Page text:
Mont Pelier June 25. 1816
I have received from Mr. Graham the Communications to you from Algiers, which being copies I do not return.
The course before us is obvious. The ground taken in the last instructions, must be adhered to. The Dey must distinctly understand, that altho’ we prefer peace we are prepared for War; and will make no change in the late treaty, nor concession of any sort to avoid it.
It appears from Shaws letter to the Secretary of the Navy, that the Brig and crew detained by Spain had been given up to Algiers directly; and that the existing claim on us rests of course on that circumstance, and relates now to an equivolent. The delivery is not even necessarily implied by Shaler who must have communicated the fact in some other dispatch. This change of the question with Algiers, Strengthens or rather renders impregnable the ground on which we stand. The Dey may be told that whilst no Stipulation required the delivery it was produced by our demand on Spain; and Spain may be reminded of the reprehensible manner, in which she first delayed & finally perverted the fulfilment of her promise.
I send herewith the letter of the Dey. Being in the Turkish language & with an Arabic translation only, I am of course unable to judge how far its contents may affect the policy to be observed by us, or what ought to be the answer. I wish there may not be some difficulty and delay, in finding an Interpreter. Be so good as soon as the meaning of Dey is understood, to sketch a proper answer & have it forwarded for my signature, in case the letter be not of a character to make an answer improper.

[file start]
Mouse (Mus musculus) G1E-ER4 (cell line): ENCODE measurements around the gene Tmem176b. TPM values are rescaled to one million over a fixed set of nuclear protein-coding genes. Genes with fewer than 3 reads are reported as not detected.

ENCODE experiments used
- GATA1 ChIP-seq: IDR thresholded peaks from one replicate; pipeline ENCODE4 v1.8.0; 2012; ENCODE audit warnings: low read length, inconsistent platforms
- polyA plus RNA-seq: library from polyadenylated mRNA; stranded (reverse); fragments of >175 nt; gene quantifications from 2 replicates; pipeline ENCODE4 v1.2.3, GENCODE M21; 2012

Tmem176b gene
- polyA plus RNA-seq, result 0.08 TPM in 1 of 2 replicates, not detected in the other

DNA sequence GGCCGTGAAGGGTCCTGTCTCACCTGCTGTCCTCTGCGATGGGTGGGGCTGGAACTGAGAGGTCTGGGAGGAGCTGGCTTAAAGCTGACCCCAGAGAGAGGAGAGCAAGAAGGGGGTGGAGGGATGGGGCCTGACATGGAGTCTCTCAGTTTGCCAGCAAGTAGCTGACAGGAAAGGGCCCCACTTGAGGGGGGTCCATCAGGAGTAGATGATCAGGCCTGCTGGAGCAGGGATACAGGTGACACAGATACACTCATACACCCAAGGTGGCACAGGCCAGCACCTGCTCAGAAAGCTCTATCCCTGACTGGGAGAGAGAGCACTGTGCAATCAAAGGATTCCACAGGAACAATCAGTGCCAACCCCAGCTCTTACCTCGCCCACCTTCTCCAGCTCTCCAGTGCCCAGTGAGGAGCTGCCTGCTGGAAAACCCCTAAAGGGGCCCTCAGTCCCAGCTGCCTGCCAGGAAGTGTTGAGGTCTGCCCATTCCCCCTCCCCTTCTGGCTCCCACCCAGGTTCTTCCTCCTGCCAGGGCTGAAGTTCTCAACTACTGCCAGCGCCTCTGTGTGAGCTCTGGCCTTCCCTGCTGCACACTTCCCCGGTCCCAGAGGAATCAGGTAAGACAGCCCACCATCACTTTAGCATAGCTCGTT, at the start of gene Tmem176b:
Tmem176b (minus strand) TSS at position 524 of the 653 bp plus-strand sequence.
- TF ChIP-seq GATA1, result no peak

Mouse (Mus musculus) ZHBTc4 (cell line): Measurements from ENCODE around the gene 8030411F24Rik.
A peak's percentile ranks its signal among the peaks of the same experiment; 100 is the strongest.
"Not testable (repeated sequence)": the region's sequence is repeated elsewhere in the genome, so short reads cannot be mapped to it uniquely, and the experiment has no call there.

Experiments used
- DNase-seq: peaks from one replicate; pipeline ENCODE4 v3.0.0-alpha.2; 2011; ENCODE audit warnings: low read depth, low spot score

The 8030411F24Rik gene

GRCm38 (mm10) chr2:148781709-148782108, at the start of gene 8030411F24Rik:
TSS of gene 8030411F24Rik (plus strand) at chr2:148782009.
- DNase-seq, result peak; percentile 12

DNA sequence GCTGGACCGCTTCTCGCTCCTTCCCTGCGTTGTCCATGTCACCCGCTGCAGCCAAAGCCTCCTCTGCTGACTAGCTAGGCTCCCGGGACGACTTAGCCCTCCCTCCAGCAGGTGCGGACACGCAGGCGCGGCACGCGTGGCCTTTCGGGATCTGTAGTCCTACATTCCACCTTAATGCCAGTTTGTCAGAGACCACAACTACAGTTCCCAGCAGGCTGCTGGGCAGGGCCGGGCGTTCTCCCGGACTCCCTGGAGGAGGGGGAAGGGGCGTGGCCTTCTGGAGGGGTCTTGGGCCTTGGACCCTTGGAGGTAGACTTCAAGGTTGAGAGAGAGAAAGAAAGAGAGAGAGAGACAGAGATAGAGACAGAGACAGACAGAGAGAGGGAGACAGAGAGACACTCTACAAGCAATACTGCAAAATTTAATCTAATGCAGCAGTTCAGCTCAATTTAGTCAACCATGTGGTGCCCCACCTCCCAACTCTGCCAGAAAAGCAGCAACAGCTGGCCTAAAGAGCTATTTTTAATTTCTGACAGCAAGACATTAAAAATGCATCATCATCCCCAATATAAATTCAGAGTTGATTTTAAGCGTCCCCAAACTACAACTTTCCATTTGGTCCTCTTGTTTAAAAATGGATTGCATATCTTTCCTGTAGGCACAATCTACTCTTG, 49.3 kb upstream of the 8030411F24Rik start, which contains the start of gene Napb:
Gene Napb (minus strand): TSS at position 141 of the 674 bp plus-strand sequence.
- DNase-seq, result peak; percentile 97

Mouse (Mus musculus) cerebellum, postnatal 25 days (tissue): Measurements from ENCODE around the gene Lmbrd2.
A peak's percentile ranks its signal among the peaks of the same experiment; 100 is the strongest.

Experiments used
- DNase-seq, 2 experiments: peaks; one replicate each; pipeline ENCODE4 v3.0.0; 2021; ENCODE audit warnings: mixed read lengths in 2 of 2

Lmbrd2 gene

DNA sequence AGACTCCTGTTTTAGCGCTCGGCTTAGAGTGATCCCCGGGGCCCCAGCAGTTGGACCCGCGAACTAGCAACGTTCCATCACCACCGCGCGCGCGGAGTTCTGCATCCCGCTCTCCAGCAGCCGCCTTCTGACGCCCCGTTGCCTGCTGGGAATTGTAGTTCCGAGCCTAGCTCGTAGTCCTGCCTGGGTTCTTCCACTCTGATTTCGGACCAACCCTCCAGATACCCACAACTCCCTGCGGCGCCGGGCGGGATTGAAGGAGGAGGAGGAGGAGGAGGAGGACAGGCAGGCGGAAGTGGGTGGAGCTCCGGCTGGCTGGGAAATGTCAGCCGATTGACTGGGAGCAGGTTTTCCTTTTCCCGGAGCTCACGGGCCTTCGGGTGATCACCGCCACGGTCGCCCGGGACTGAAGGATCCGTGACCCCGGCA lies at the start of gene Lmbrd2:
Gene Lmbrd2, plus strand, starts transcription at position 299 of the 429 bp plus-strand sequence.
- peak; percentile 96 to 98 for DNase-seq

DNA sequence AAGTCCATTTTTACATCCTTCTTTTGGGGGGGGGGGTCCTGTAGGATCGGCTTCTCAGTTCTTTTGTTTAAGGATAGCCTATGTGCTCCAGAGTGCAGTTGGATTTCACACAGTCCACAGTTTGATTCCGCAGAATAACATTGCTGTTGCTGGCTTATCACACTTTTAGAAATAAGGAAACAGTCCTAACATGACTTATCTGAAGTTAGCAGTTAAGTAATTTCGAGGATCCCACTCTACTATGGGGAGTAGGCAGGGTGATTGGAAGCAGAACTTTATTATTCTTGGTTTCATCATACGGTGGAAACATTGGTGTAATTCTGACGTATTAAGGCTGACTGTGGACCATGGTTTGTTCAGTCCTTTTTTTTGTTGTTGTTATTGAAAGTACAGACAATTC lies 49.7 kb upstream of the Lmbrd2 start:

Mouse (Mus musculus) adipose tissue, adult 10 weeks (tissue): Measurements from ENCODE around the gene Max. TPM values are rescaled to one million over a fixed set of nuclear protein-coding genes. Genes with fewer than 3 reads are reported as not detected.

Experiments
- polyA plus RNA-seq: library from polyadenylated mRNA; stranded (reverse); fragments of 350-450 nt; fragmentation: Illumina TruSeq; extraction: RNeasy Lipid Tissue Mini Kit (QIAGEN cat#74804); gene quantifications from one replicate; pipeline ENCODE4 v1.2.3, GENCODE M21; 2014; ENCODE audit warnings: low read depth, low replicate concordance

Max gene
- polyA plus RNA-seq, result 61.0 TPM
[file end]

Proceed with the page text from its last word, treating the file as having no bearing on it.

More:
From a comparison of Shalers and Shaws dispatches, the question for consideration with the two Departments will be, whether any change or increase ought to take place in our Mediterranean armament. It may be well to bring it, with the light derived from the Deys letter, into a consultation between all the Departments.
The mode of Shalers retirement, was awkward to say the least. From the approbation of the naval commanders, it must have been viewed differently on the Spot, where all the circumstances could be best understood. If it be proper to yeild to his renewed wish to return, it will be necessary to look out for a successor. Poinsett would not I presume accept such an appointment. As no other is in prospect perhaps he might reconcile himself to it. I understand he will ’ere long be on a northern ramble. In that case there may be an opportunity of sounding him. Should our affairs however be peaceably adjusted with Algiers, it will be proper that Shaler should see that issue, before he with draws. Friendly respects’
DLC: Papers of James Madison.